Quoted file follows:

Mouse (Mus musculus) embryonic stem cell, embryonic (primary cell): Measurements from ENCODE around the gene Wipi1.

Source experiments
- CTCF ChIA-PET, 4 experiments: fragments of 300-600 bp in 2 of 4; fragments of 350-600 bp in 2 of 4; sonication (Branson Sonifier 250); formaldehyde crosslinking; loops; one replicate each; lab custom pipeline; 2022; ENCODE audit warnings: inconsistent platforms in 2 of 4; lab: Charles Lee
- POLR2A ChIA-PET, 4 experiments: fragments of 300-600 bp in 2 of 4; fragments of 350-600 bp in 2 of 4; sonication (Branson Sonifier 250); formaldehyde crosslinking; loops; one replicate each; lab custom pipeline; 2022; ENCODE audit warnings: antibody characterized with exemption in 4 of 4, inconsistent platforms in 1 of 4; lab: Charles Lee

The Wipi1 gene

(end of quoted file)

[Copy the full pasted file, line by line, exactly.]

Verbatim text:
Mouse (Mus musculus) embryonic stem cell, embryonic (primary cell): Measurements from ENCODE around the gene Wipi1.

Source experiments
- CTCF ChIA-PET, 4 experiments: fragments of 300-600 bp in 2 of 4; fragments of 350-600 bp in 2 of 4; sonication (Branson Sonifier 250); formaldehyde crosslinking; loops; one replicate each; lab custom pipeline; 2022; ENCODE audit warnings: inconsistent platforms in 2 of 4; lab: Charles Lee
- POLR2A ChIA-PET, 4 experiments: fragments of 300-600 bp in 2 of 4; fragments of 350-600 bp in 2 of 4; sonication (Branson Sonifier 250); formaldehyde crosslinking; loops; one replicate each; lab custom pipeline; 2022; ENCODE audit warnings: antibody characterized with exemption in 4 of 4, inconsistent platforms in 1 of 4; lab: Charles Lee

The Wipi1 gene